Struggling, but not succeeding.  My depression has been at medium-high for most of it, mostly under control but seriously un-fun; it's causing the social anxiety I'd mostly mastered to really flare up, increasing my sense of isolation, uselessness, and hopelessness.  Plus I lost a lot of social in the recent collapse, too.  The urge to hide, sleep, and self-medicate has been overwhelming, and usually winning.

Yup, I'd like off this bus.  And I can't see a way yet, but deep down I'm certain there is one, because if there is one thing in this entire Universe that you can dead-cold count on, it's Change.  Even if what's on the other side of this is worse, there is another side of this.  Furthermore, what's on it is directly influenced by my attitudes and actions now, so having hope in a brighter future when things aren't tough isn't just "not stupid", it's instrumental in bringing about the brighter future.

That's what "faith" is in my world, by the way.  It's sort of a faith in my ignorance — that there is much more to the world than I can possibly see, and to judge the bits I can't see by the ones I can is dangerously dumb.  It's not necessarily a faith in the future — after all, at some point there won't be one for me, or it and me will be radically different at least.  It's faith that it makes the most sense to be hopeful, whatever lies ahead.  

For now, I may be struggling to find my way, and to find the motivation to find my way; but that will pass too.  I've got lots of help and lots of hints, and though this is a dark part of the movie, it's still rolling and the dark part doesn't last forever.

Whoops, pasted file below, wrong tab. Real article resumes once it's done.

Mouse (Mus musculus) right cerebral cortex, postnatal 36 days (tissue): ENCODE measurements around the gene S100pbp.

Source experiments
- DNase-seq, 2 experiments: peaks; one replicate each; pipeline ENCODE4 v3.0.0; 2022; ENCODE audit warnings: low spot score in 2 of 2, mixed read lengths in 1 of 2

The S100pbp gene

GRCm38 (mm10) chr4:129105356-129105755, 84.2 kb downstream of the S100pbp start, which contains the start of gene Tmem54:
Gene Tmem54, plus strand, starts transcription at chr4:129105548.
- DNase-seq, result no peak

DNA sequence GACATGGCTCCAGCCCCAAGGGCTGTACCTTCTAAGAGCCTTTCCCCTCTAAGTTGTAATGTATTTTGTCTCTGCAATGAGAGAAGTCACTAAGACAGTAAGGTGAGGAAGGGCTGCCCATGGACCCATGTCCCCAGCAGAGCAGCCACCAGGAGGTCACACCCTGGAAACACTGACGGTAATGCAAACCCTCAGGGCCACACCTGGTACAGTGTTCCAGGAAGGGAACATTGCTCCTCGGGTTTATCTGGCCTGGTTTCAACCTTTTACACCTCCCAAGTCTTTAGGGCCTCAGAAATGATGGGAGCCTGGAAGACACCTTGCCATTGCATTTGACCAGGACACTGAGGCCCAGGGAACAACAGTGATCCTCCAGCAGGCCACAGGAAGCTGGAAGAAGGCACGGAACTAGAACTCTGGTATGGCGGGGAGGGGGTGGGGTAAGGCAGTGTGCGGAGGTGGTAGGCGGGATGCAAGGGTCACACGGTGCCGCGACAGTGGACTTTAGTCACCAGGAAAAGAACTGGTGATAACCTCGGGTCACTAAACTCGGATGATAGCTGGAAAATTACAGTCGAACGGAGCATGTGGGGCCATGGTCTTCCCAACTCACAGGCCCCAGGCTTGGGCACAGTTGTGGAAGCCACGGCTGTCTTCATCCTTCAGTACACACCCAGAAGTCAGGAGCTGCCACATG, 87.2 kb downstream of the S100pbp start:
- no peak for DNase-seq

I have a lot of great organizational, motivational and mental-health-tional writing to peruse as well, some of it thanks to Past Me.  But if you'd like to send me anything, please feel free to.  :)


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Fixing Winter

As many of you know, I live in Boston, land of Holy Shit Winter 2014.  I'm from Michigan, so it's not like I'm not used to winters, but wow, that was ridiculous.  The berms of snow were so high that you were walking in tiny tunnels on the sidewalk — if you were lucky and one was plowed.  Getting around was a nasty, barely-passable slog, and my commute time went from 25 minutes to about 2 hours.  I, and everyone else, had a REALLY hard time for several months — and if there's anything harder than being constantly stressed and grumpy yourself, it's having everyone you encounter be that way too.

This year, much as I'd like to deny it, isn't looking likely to be better.  So I'm trying to get ready, to frontload and prepare in every useful way I can think of…

  • I have good gear, thankfully — even for biking, though if we get hit with the kind of snow we had last year, it won't matter; biking was straight-up impossible in that.  I biked until December last year, wiped out on glare ice in traffic, and called it quits.


    • I could use better boots for high snow, though; my warm ones are ankle-high, and that really sucked last year.  
    • I was smart and bought a really bad-ass coat a few years ago.  The price tag made me die a little inside, but it's year 3 with it and I get gladder that I have it every year!  Coats are worth it!
    • Last year I discovered neck-wraps and how freaking much they helped.  This year I've remembered haramaki, and how much it helped the one year in Michigan that I owned one; and am working on making a few to use here in Boston. 
  • I procured "sun lamps" for this year.  Given my chemistry, it's a little stupid that I've never done this before, but again, I grew up with long dark winters, and it's taken a while for me to see anything but "gutsing through it" as an option.
  • All the spicy recipes are queued up!
  • Last year I finally prioritized taking a short trip to somewhere warm (instead of visiting my family in Detroit 3-4 times and never going anywhere else), and holy cow did that help.  I'm not sure I can do it again this year, but I'm going to try…maybe visit New Orleans again; I love it there and it's always nice!
  • I've started ending all my showers with at least 30 seconds of cold water.  I hate it, but it's no lie that it helps make/keep you robust to the cold.

The other thing I want to do (that I know about so far) is to stop complaining about winter:  This seems to really affect how I experience it.  When I was a kid, for example, the couple feet of snow didn't bother me at all; I thought it was beautiful and fun.